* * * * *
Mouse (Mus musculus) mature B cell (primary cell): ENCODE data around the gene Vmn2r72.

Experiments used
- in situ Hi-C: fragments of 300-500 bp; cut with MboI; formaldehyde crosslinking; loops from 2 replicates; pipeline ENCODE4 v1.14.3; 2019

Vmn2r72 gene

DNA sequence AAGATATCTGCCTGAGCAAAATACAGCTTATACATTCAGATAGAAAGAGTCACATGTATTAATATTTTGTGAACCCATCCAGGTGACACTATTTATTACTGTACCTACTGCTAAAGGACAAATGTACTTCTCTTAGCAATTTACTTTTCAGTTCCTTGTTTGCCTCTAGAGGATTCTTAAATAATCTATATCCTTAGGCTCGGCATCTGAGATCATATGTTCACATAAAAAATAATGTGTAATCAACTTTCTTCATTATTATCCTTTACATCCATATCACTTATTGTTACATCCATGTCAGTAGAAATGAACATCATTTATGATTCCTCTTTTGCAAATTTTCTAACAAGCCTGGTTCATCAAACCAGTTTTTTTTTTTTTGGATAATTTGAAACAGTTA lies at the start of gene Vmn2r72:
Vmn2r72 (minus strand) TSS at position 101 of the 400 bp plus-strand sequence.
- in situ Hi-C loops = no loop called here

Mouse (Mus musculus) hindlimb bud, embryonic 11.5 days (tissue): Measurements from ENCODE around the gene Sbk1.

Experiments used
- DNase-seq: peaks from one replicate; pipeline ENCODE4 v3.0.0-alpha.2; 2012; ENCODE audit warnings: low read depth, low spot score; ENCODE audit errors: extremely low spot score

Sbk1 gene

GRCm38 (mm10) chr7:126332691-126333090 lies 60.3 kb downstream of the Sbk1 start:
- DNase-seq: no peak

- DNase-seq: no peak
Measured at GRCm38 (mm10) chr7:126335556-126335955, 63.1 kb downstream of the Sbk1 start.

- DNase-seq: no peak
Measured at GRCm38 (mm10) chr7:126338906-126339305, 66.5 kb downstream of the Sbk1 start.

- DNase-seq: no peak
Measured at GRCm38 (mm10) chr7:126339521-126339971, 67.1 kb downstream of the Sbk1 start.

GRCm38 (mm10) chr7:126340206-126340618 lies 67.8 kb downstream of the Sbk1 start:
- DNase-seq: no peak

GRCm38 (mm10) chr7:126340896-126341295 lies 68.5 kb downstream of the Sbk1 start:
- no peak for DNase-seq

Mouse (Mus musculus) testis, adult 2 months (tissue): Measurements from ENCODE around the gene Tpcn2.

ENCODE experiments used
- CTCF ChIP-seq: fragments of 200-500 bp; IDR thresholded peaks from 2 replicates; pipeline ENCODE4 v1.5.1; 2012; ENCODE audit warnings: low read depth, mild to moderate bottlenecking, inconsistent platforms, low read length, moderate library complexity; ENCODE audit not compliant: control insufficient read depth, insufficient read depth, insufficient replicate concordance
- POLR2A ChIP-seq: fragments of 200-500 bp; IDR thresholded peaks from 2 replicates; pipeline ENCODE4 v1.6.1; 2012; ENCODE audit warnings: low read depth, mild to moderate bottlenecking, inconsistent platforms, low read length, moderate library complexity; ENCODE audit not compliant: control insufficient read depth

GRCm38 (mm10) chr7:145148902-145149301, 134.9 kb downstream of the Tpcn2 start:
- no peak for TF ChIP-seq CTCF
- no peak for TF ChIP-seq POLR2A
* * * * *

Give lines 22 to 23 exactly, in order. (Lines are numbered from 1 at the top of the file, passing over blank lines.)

GRCm38 (mm10) chr7:126340896-126341295 lies 68.5 kb downstream of the Sbk1 start:
- no peak for DNase-seq